What expenses will NFT cover?
NFT can help with transplant costs; hospital bills and deposits; co-pays; doctors' appointments; medications; caregiver expenses; insurance premiums, temporary mortgage assistance following the transplant; travel, food and lodging expenses; and more.
I already had my transplant. Can NFT help me?
Absolutely! While the best time to fundraise is before transplant, NFT can help patients at any stage. It's easier to communicate the need, gather momentum and maintain enthusiasm among volunteers and donors if fundraising activities begin prior to the transplant. However, many campaigns continue to fundraise post-transplant, and others don't begin fundraising until after transplant.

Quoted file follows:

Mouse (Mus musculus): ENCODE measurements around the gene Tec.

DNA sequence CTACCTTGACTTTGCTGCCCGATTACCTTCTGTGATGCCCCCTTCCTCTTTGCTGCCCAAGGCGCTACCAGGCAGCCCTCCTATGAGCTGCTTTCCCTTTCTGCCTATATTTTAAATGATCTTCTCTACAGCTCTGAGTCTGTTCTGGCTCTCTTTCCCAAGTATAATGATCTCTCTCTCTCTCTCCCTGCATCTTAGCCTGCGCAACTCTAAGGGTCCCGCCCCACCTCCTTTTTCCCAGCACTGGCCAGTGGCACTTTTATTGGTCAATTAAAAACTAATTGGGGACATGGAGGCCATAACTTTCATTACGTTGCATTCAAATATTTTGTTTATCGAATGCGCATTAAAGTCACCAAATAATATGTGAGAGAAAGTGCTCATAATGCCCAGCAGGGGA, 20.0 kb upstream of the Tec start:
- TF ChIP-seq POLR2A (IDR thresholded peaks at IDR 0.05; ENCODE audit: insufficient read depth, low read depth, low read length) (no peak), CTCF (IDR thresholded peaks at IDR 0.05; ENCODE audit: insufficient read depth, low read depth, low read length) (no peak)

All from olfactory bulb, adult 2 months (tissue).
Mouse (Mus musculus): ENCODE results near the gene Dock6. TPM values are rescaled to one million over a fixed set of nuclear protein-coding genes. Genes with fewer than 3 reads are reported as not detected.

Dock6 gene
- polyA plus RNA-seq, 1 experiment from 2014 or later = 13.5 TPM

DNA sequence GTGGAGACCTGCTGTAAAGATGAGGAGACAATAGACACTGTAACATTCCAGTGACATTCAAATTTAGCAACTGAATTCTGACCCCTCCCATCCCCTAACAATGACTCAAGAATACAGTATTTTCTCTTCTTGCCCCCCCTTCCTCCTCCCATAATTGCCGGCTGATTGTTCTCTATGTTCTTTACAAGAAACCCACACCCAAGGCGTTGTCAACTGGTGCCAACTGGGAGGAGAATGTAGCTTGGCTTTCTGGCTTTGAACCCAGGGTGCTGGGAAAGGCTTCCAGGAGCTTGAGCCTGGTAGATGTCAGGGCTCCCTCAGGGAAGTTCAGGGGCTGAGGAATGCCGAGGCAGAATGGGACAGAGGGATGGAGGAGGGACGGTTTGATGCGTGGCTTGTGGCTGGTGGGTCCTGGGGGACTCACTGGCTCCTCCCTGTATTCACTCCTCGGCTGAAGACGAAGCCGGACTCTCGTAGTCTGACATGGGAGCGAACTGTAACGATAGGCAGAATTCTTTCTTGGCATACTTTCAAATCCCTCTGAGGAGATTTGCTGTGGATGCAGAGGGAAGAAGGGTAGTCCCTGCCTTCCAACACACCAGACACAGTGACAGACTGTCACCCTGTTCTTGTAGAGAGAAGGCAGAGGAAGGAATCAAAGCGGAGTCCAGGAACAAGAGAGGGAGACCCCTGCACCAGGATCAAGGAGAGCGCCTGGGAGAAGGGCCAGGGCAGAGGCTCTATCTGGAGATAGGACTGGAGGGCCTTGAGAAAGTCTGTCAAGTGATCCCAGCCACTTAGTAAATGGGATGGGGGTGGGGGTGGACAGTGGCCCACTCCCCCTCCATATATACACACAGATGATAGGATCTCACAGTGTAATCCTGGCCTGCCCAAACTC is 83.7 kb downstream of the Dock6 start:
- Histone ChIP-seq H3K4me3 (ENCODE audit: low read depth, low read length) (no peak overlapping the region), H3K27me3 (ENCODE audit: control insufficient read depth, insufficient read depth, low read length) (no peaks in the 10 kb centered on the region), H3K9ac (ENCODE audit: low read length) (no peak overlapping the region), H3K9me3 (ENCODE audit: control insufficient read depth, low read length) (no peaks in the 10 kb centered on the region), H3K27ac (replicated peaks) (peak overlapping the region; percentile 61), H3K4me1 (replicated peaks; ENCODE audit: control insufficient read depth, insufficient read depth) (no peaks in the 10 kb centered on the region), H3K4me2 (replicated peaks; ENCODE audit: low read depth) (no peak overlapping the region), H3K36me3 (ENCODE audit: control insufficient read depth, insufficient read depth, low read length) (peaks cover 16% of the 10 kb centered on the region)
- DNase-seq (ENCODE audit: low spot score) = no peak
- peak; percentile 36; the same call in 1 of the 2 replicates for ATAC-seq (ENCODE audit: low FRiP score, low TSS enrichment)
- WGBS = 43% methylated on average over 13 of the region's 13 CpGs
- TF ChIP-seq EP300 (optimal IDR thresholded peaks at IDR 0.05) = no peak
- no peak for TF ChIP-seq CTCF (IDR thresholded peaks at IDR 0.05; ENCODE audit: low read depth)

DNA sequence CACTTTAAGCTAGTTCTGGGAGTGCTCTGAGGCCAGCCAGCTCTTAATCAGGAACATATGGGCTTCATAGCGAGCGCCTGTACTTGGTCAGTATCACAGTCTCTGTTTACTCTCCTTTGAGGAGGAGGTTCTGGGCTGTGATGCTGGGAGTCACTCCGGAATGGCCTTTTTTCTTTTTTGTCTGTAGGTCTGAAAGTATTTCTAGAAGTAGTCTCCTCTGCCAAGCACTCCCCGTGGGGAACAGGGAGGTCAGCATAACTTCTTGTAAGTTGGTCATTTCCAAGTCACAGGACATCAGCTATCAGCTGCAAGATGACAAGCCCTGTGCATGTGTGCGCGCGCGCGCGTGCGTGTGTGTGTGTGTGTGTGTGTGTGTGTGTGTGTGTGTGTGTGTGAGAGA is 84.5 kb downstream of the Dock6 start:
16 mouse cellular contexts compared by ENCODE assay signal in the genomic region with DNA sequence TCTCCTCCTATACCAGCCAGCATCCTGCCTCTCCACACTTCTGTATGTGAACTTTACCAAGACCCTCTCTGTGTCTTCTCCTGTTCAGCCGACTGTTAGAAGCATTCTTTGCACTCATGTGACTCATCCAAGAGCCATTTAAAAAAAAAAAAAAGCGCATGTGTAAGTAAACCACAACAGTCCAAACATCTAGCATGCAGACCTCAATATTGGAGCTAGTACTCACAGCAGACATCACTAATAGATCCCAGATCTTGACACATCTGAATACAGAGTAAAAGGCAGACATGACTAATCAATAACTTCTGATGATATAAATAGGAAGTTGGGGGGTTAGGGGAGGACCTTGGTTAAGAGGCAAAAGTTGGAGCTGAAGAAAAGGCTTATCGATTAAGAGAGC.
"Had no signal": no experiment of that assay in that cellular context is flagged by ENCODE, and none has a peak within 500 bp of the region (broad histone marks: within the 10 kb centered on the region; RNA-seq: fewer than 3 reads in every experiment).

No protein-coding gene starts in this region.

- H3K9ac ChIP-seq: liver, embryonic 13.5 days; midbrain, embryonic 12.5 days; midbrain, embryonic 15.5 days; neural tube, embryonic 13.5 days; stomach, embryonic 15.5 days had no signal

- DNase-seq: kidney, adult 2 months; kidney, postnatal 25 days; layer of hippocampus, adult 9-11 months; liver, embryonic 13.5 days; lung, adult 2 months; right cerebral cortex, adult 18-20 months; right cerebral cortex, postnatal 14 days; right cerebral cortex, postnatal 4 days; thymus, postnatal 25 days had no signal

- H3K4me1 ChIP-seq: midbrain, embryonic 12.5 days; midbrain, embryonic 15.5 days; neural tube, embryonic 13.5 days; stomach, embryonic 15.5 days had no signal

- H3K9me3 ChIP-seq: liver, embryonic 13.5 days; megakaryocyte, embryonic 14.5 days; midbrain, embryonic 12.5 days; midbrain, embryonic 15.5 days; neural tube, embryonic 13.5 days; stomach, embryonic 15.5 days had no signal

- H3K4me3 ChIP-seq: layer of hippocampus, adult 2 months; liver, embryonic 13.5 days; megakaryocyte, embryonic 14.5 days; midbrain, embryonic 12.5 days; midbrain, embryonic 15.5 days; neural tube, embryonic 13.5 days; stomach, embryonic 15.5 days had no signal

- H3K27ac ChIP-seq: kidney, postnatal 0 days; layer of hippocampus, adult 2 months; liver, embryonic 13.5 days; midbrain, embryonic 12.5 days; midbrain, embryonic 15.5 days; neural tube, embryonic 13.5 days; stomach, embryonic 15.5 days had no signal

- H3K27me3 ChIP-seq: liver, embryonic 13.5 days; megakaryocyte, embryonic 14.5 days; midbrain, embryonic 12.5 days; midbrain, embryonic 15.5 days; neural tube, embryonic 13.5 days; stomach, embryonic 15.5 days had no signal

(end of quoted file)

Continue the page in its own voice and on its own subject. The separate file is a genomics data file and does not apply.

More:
Monday, February 22, 2010
"I need a kidney,” he wrote on Twitter. Later, he posted more detailed information on Facebook. Nineteen followers and friends quickly responded saying they would be tested as potential donors. Before long, Chris received a message from an acquaintance saying he was a match.
Scott Pakudaitis was one of those 19 people who was willing to be tested for Chris. The two men had met many years before as their paths crossed on the Twin Cities music scene when Scott was managing a band and Chris was the Director of Artists and Products for Twin/Tone Records.
December 1, after six months of dialysis treatments, Chris received a second chance at life, thanks to Scott’s selfless gift--the kidney Chris affectionately calls "William the Conqueror." How can you thank someone who give you a new lease on life? For Chris, he simply promises to live up to the potential Scott gave him.
Friday, February 19, 2010